Two-thirds (66%) of American adults support the government posing a citizenship question on the U.S. Census, a new Rasmussen Reports poll finds.
In March 2018, California Attorney General Xavier Becerra became the first of 19 Democrats to sue the Trump Administration over the decision to ask about citizenship status in the 2020 Census.
Only 23% disagree with the Trump Administration’s decision, and 11% are undecided. Nevertheless, a federal judge in New York ruled against the administration, despite a clear history of posing a citizenship question.
Historically, the U.S. asked a citizenship question from 1820 to 1950. The Commerce Department also noted that the citizenship question would be the same as the one posed in the annual American Community Survey (ACS).”
The major difference is the sample size, with the ACS being a much smaller percentage of households than the actual census.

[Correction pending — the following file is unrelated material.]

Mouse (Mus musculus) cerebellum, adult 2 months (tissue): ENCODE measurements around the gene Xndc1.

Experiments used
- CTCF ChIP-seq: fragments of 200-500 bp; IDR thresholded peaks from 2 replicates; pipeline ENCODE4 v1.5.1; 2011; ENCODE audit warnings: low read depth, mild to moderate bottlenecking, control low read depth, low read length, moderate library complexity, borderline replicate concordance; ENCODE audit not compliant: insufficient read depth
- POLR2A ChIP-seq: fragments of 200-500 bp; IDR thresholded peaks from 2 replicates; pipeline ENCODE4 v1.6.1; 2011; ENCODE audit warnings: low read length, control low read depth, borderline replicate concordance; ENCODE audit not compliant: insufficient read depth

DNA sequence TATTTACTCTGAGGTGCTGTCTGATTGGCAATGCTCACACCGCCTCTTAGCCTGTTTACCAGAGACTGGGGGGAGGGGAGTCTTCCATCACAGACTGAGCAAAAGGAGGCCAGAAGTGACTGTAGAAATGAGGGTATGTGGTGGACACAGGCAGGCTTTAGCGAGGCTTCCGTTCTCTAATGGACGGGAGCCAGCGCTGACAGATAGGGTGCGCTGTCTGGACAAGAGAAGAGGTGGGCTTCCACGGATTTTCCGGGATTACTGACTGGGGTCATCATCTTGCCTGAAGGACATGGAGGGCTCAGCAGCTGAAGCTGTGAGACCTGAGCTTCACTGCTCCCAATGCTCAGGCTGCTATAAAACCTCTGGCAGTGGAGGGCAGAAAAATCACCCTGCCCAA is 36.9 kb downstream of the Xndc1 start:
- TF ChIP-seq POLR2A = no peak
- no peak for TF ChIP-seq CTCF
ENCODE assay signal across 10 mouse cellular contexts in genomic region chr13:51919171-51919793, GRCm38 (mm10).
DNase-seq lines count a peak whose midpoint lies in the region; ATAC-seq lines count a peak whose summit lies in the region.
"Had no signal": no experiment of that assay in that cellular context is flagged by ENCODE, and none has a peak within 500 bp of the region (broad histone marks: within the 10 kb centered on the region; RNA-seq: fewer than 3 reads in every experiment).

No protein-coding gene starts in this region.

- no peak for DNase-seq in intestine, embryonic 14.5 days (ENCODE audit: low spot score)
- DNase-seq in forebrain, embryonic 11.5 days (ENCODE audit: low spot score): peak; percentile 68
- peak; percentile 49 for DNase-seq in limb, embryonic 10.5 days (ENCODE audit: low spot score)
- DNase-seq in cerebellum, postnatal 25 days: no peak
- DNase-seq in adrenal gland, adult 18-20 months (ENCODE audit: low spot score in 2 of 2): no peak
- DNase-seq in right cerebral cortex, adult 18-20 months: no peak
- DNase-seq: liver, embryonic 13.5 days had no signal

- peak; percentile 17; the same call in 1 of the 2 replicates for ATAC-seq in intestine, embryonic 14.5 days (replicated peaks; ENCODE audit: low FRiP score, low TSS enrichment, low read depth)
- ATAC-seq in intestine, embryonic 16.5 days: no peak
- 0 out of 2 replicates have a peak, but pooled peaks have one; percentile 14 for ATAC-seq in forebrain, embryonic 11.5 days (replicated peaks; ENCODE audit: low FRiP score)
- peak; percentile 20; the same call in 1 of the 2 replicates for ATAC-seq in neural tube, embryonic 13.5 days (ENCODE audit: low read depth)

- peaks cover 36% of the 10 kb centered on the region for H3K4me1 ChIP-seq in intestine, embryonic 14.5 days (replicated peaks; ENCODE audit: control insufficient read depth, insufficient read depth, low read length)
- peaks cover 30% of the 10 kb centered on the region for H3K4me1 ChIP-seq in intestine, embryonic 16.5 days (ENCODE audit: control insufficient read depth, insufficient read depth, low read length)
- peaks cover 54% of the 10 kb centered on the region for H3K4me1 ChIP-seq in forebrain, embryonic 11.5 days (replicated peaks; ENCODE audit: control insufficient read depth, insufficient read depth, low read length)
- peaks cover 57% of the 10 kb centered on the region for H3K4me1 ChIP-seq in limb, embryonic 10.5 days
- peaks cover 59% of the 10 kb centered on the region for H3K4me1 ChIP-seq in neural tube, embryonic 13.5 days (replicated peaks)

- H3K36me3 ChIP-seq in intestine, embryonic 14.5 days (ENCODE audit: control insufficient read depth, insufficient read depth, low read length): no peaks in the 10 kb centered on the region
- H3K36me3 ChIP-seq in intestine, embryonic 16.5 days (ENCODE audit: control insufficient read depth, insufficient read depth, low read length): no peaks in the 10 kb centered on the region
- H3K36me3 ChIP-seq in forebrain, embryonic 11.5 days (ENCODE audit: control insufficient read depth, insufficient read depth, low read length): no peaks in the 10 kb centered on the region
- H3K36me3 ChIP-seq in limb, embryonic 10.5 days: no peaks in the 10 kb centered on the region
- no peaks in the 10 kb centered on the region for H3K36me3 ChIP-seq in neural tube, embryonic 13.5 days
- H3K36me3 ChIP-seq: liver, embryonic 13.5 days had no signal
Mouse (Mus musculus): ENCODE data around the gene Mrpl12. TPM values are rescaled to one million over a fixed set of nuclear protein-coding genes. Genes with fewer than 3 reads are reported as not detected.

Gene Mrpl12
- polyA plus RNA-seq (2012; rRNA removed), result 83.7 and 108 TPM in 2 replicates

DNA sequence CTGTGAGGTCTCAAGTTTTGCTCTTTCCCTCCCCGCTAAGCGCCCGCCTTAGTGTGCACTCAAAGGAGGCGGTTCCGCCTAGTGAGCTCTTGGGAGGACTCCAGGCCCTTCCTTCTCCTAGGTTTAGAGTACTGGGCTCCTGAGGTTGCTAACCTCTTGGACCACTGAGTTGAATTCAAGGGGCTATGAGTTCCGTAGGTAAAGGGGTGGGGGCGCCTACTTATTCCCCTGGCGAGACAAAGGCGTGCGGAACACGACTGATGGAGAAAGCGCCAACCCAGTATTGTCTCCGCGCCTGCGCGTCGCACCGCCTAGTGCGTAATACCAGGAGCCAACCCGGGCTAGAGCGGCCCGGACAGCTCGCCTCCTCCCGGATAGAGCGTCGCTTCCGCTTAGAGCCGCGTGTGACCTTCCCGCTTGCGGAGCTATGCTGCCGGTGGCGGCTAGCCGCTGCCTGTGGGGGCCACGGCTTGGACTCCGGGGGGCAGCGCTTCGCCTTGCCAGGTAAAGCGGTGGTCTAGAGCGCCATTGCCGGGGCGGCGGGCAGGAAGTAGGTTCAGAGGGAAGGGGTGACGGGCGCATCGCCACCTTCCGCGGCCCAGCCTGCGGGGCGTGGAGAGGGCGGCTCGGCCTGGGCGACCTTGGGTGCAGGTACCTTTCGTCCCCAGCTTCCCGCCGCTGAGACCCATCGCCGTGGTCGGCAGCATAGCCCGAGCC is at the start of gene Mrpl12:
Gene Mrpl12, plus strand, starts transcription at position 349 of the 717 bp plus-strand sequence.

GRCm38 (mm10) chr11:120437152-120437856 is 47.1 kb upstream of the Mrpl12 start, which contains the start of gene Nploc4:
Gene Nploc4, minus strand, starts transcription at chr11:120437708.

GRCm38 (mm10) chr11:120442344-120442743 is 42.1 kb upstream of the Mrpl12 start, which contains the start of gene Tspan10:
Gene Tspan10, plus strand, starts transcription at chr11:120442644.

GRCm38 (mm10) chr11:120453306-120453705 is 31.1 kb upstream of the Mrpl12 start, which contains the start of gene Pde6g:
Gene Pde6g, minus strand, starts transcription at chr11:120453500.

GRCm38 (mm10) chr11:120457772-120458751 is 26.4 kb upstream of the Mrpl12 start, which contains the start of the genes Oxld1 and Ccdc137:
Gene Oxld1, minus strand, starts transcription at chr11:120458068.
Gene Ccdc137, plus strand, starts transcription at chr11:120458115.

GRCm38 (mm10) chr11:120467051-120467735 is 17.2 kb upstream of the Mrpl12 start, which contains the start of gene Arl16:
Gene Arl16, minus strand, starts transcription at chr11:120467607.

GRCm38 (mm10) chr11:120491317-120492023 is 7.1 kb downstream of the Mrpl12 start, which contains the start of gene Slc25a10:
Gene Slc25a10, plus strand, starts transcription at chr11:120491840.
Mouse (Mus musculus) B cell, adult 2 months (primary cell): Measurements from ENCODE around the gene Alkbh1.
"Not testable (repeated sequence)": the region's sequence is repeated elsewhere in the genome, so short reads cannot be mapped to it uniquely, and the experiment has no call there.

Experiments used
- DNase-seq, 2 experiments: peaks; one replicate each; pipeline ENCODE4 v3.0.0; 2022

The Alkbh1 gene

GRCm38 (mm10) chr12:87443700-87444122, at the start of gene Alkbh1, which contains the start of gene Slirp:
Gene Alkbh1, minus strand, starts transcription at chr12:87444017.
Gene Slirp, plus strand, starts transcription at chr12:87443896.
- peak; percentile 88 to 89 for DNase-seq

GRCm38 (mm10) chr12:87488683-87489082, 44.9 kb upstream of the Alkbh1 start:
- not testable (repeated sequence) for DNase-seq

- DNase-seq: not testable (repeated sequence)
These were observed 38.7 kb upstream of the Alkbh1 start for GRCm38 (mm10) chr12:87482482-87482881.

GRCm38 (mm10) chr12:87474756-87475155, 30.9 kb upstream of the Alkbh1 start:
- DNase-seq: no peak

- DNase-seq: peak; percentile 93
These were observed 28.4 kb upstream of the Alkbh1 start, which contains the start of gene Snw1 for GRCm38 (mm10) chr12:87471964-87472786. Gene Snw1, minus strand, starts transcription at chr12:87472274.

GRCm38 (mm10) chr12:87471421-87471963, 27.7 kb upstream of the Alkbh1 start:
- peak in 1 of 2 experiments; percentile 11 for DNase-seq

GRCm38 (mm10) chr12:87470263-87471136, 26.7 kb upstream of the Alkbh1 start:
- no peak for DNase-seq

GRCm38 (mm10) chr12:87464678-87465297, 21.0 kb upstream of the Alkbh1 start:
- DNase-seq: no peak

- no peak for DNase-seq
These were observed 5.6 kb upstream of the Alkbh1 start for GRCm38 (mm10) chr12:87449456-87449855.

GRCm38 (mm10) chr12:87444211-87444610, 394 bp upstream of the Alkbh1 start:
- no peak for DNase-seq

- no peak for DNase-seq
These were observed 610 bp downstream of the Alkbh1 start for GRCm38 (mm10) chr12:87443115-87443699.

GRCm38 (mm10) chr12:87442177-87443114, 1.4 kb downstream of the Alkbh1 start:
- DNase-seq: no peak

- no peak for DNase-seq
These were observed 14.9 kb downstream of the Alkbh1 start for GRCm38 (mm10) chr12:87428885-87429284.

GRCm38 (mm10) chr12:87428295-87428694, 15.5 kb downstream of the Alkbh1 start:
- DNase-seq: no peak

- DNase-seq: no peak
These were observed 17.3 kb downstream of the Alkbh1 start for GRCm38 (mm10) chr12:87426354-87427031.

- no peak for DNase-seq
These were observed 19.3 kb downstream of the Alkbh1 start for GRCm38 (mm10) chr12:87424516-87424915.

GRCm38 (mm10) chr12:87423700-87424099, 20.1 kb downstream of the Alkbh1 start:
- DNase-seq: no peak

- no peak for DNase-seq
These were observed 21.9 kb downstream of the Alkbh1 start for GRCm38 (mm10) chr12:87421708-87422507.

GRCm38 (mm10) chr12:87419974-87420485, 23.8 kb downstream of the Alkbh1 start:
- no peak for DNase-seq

The U.S. Census collects population data used to determine representation in the U.S. House of Representatives. Further, federal spending is allocated based on data collected by the U.S. Census.
Data collected also determines how many electoral votes each state will send to the Electoral College. Without a citizenship question, illegal immigrants do in fact impact U.S. elections, whether they vote or not.
An overwhelming majority, at 89%, think it’s important for the government to get as accurate a count of the U.S. population as possible in the Census, including 67% who say it’s Very Important.
Just seven percent (7%) say an accurate count of the population is not very or Not At All Important.
Both of these questions show virtually no change since Rasmussen Reports surveyed adults in March of last year, following the release of the 2020 census questions, including the citizenship question.
The survey of 1,000 American Adults was conducted on January 16-17, 2019 by Rasmussen Reports. The margin of sampling error is +/- 3% points with a 95% level of confidence. See methodology.